I am designing an application that works with REST API requests for dealing with information stored in a database.

The user will add, edit, delete information in this client and after SAVE the information will be rolled out to the server (database) with the corresponding API request (GET, POST, PUT, DELETE)

Now I have the situation where the user can delete an element, let's call it a product and can be deleted from a grid. I want when the product is deleted to disappear from the grid. Then the user hits SAVE and via an API request the product is really deleted from the DB.

But the product can be deleted only when there are no transactions on it (e.g. no sales, purchases). For this there is a constraint in the database and the API request would return an error in this case.

So, if this (error) happens the SAVE should be cancelled and the product should "re-appear" in the grid. Right? And here's where I am having problems wrapping my head around.

How to coordinate this? Is this the way to go (re-appearing on the grid)? It sounds un-intuitively for the user. What if the user deleted multiple things and suddenly re-appear?

To prevent of a logic making something re-appear on the grid I am thinking when the user deletes it, to call then the API with the DELETE method in a "rollback" transaction. If it returns the constraint error then to show an error message directly at that moment, otherwise then to make the product disappear.

Is this something that is normally done in this case? If not, how to treat this situation?

NOTE: Because of the SAVE button I plan to implement running all API requests when hitting SAVE inside a "Transaction". The UI will request a transaction via another API request, run all other API requests and if no error then run commit otherwise rollback (via API). I know this goes against the "stateless" characteristic of REST but is the only way I can think of to deal with a SAVE button. Is there any other approach that can be used for this?

Help appreciated..

2 Answers 2


Here's another way of approaching this:

The data used to build the grid could include flags that denote whether each item can be deleted so if, for example, there were outstanding transactions on an item, the User should not be allowed to even try to delete it from the grid in the first place.

OK, you could still have an issue if Transactions come and go in real time, but your "Big SAVE Button" logic would need to handle this anyway.

As far as cleaning up the mess after a failed "Save" goes, it's perfectly reasonable for an application to

  • Put up a dialog saying "Oops! Your save didn't work.",
  • Wait for the User to click "OK", and
  • Reload the entire grid.

Bonus: the code you need to do that reload [very] probably already exists!

  • Thank you very much for your reply, it has been very useful. To have a flag on the grid indicating if can delete is a good idea, it is sort of similar to the idea of the "DELETE in a rollback" I explain above. The table of products has actually a hierarchy of 6-8 tables until it displays the constraint. So for that flag you mention I would have to query those 6-8 tables first to see if there is any constraint. I will evaluate both options. Thanks for the "permission" for making things re-appear in the grid :) , this was what was bothering me and I didn't know if it was a good approach.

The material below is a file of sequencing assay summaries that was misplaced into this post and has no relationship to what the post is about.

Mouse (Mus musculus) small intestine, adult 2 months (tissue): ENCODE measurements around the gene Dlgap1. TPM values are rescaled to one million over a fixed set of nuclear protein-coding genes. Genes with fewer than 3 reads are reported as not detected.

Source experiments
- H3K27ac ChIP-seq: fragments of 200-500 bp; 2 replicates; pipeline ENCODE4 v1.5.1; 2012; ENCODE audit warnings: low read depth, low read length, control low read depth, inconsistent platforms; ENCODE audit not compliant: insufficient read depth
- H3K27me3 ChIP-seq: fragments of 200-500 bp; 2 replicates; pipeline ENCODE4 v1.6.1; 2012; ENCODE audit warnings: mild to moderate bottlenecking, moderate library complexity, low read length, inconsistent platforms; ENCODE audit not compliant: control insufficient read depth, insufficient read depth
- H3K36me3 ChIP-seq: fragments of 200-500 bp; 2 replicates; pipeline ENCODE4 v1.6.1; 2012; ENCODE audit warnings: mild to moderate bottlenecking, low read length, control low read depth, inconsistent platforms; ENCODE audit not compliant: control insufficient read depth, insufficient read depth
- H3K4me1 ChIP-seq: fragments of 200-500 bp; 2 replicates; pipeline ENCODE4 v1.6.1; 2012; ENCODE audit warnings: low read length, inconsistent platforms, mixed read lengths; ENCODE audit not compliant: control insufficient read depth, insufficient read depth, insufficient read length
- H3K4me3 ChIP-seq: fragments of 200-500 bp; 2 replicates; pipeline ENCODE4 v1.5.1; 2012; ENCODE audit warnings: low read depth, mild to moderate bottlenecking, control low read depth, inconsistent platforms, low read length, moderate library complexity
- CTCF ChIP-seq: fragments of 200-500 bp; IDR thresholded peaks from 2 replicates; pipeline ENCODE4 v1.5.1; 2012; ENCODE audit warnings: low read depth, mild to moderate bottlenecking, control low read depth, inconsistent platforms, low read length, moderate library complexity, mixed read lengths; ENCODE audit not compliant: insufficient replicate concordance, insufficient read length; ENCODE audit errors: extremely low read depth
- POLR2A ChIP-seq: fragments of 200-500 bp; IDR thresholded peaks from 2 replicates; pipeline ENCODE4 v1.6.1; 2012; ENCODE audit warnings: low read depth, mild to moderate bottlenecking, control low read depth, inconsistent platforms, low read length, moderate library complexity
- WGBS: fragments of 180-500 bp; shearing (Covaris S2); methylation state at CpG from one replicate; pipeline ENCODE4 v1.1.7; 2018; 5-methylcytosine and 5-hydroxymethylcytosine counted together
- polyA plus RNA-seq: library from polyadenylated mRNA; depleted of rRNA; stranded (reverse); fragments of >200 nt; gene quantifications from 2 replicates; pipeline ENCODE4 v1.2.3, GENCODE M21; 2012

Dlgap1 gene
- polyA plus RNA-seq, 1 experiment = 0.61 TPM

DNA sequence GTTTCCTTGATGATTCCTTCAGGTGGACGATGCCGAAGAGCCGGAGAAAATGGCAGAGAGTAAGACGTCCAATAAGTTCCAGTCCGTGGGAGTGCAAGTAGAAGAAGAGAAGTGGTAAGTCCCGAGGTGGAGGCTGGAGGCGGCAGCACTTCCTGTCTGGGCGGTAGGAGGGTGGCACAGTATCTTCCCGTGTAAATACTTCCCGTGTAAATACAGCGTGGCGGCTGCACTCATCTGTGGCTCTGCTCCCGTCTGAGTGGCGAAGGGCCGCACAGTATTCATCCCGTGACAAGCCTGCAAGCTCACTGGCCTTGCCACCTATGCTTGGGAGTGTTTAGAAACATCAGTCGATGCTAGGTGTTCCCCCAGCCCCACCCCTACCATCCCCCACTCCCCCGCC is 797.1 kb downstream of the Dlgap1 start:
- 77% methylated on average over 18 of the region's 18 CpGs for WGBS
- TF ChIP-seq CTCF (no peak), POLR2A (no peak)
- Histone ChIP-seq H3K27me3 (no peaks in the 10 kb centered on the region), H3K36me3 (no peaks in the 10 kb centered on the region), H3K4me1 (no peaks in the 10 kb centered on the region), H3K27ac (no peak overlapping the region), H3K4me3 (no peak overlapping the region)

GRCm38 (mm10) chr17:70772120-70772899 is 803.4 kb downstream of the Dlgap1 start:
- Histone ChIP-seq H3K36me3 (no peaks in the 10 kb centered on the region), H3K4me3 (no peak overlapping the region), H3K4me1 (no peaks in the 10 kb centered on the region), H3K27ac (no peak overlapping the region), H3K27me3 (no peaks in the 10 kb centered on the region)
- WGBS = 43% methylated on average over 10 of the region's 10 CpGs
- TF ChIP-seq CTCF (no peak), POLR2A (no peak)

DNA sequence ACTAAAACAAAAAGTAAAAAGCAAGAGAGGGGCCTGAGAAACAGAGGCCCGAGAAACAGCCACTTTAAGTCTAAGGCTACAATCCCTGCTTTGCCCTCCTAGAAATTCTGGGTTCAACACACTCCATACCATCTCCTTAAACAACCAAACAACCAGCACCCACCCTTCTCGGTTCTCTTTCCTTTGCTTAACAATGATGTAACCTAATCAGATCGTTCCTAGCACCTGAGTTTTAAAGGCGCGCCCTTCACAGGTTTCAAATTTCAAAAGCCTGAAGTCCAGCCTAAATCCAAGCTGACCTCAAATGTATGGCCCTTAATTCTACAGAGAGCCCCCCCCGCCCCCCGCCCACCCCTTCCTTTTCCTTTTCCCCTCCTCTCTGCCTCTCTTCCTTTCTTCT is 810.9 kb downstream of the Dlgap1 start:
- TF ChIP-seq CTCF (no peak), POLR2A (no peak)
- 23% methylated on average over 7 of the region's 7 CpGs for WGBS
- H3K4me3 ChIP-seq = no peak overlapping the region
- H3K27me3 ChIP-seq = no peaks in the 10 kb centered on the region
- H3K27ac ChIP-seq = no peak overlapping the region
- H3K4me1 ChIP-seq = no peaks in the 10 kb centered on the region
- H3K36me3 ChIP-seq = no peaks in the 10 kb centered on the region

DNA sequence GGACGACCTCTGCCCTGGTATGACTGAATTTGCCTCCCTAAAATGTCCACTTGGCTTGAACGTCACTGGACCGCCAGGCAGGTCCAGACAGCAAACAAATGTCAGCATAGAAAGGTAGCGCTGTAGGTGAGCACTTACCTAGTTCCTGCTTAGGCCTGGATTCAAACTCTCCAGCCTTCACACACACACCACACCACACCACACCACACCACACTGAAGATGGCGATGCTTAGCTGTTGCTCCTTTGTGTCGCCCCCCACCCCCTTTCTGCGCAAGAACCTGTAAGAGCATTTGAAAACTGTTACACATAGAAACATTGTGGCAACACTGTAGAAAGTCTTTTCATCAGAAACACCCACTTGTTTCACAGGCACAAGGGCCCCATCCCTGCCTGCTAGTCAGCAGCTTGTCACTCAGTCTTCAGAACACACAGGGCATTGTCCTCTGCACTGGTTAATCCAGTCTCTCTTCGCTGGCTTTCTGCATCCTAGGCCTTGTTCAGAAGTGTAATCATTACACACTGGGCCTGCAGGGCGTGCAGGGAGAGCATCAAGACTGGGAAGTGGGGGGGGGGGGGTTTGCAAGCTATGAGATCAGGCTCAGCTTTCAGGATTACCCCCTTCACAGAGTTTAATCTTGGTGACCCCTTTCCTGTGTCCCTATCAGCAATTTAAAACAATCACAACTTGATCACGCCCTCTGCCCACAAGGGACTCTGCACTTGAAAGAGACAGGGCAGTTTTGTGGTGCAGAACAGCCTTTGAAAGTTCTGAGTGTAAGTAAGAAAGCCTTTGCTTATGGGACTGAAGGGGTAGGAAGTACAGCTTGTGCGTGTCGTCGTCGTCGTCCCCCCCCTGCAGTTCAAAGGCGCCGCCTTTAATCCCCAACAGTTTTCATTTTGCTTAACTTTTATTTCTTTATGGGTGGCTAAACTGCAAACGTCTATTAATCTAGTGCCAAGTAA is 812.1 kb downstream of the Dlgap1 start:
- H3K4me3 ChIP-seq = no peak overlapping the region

– jav
    Commented Dec 15, 2020 at 7:13
  • I will give it a thought to what was discussed here talk with the developers and let you all know what we did..
    – jav
    Commented Dec 15, 2020 at 7:14

A better option would be to use ajax and call the delete when it happens and remove the record on success or show an error message. If you must have a save button, then I would have a single POST that handles everything. Trying to track all actions and call the respective endpoints all at once on the client side and manage that as a transaction is overly complicated and creates far more edge cases to handle. Do not try to manage a database transaction on a client, it will cause massive problems with hanging transactions.

This is the reason sending multiple requests on save is a bad idea, lets say you have 5 changes to save. You have to wait for 5 round trips, even concurrently that is 5x as much chance of network failure. Those 5 requests all have boilerplate overhead, and likely some state information to relate them together, so it's inefficient in data usage. This also creates an easy DOS potential that may be entirely non malicious, if a user makes a lot of changes and then saves the sudden spike in traffic could be an issue. If you happen to need to rollback all changes if any of those 5 fail, you now have to keep track of that rollback info (even if it's never used most of the time) and hope your user doesn't close the browser before everything comes back successful, or you might fail to rollback changes.

  • Thank you very much for the answer. I have understood all you said. I might have to reconsider the transaction idea. Removing the SAVE button is unfortunately not an option. Let's say I put everything in a big POST after the SAVE. That is not really a problem. But what happens before hittinng the SAVE button when the user deletes a product? It will disappear from the grid. If the big POST after the SAVE fails. Should I make that product re-appear in the grid, right ? NOTE: For more info my client application is a Windows WPF application, not a web application, the server runs on Linux.
    – jav
    Commented Dec 14, 2020 at 14:35

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